Advertisement
412 posts
  • Opinion
  • Election 2018
Alexandria Ocasio-Cortez takes a selfie with a man in New York.
Alexandria Ocasio-Cortez takes a selfie with a man in New York. (Seth Wenig / Associated Press)

There must be a lot of soul-searching going on among Democratic Party leaders today about what to make of the surprise upset of veteran Rep. Joe Crowley (D-New York) by newcomer Alexandria Ocasio-Cortez, a 28-year-old Latina socialist Democrat in Tuesday’s primary.

Good. It’s time they had an honest self-appraisal when it comes to their support of issues people care about and that make the young candidates, particularly women and ethnic minorities, eager to participate. Couldn’t the party establishment see that this majority-minority district might go for a charismatic candidate over a middle-aged white guy incumbent? Now they look foolish and deserve a bit of mockery. Well, maybe not all of it.

(I’m betting not being nice enough to Trump was not a factor in the outcome of this Democratic Party primary. Or any of them. Ever.)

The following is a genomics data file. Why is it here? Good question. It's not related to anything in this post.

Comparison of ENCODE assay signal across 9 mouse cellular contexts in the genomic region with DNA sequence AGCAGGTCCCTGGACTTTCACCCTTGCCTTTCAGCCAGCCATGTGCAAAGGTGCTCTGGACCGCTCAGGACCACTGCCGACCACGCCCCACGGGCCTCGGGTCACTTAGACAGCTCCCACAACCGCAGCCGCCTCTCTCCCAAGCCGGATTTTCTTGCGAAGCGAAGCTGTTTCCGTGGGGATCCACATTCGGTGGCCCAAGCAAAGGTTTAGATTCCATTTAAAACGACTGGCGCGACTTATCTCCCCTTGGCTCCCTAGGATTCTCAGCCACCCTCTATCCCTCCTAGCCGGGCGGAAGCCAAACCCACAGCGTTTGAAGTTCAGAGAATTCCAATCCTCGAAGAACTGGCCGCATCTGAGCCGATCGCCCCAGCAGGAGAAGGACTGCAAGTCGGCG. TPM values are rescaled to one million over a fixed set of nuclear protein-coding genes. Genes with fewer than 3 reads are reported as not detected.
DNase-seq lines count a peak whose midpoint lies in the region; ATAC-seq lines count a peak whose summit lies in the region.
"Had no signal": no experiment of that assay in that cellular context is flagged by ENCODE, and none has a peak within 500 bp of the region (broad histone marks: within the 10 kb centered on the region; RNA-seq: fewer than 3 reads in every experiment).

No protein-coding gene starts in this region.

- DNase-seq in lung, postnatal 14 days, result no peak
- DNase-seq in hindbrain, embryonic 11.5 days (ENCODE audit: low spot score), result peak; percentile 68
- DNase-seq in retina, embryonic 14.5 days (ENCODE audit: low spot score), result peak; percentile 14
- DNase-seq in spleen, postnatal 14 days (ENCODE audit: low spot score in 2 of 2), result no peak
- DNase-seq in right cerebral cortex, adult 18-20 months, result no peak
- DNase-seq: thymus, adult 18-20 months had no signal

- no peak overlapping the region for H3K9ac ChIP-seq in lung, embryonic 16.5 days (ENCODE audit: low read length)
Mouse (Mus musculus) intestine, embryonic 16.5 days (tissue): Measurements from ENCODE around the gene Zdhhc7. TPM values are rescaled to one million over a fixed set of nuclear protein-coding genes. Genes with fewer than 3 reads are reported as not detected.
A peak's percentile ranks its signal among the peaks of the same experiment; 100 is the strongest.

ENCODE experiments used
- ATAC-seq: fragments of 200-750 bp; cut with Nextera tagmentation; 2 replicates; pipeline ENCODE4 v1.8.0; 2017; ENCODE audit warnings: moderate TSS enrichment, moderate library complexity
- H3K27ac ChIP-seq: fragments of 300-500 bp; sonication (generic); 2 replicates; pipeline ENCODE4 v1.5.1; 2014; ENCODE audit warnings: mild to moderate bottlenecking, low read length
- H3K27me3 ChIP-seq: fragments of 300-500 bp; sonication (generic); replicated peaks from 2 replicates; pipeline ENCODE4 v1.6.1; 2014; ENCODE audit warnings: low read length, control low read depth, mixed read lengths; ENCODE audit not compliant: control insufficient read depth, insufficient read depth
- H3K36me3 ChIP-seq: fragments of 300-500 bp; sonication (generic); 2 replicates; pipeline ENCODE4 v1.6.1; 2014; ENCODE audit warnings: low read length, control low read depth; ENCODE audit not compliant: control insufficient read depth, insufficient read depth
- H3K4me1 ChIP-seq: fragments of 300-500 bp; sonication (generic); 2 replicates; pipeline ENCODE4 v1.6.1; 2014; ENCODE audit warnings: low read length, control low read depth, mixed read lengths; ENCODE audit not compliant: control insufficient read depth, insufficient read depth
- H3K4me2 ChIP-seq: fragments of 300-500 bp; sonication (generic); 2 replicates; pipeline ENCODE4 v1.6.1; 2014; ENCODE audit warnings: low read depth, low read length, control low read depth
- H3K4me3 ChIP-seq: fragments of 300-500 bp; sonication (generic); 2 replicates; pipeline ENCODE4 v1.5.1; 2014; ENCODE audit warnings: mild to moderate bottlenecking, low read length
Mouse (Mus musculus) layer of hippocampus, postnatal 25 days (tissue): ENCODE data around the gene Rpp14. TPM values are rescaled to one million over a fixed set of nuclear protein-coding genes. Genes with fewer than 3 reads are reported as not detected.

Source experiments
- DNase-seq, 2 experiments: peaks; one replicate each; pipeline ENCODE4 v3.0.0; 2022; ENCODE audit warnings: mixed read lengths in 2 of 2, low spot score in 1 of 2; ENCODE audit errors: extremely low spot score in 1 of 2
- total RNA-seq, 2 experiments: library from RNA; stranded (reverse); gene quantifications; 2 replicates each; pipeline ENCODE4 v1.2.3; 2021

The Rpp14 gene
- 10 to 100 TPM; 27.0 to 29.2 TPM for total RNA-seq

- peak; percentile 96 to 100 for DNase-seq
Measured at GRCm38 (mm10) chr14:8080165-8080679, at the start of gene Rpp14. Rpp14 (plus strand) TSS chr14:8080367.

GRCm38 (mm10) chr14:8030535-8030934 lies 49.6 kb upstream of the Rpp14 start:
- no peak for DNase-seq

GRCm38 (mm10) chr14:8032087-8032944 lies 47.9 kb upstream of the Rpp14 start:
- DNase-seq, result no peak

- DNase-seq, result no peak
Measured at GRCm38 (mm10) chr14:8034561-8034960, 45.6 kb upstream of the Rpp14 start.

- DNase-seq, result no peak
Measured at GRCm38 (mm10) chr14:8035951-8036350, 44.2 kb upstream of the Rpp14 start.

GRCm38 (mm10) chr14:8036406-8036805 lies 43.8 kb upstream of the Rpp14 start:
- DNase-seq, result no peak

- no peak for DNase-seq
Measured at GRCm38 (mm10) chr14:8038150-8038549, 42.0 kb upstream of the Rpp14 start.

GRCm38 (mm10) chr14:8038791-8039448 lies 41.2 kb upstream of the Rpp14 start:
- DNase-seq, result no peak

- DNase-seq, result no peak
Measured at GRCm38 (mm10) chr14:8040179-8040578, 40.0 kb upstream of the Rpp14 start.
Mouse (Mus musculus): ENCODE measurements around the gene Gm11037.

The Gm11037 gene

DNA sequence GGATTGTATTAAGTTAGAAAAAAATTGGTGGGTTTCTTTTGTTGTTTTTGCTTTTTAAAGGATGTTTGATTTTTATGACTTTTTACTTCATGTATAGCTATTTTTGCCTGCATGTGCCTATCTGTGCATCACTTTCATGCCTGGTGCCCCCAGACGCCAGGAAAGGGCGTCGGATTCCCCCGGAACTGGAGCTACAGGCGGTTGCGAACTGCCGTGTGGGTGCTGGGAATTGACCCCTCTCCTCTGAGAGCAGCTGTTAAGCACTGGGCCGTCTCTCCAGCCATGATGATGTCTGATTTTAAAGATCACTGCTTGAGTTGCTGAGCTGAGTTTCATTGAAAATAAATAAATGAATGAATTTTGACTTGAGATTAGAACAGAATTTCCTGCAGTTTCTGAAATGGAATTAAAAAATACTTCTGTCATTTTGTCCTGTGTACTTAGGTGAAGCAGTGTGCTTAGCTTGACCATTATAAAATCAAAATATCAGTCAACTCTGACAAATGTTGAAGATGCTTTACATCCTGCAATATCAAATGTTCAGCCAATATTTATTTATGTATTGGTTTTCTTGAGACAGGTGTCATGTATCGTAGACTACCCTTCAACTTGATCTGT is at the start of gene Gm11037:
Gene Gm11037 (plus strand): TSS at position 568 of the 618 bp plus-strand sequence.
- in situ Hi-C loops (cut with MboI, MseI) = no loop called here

Advertisement
  • Trump
  • Opinion
  • Rule of Law
Justice Anthony M. Kennedy, center, joins other Supreme Court justices and officials at President Trump's inauguration in 2017.
Justice Anthony M. Kennedy, center, joins other Supreme Court justices and officials at President Trump's inauguration in 2017. (Paul J. Richards/AFP/Getty Images)

Supreme Court Justice Anthony M. Kennedy’s retirement will have President Trump and Senate Republicans racing to name and confirm a replacement before the November elections, when there’s an outside chance that Republicans will lose control of the Senate. (It’s an outside chance because far more Democrats are up for reelection than Republicans.)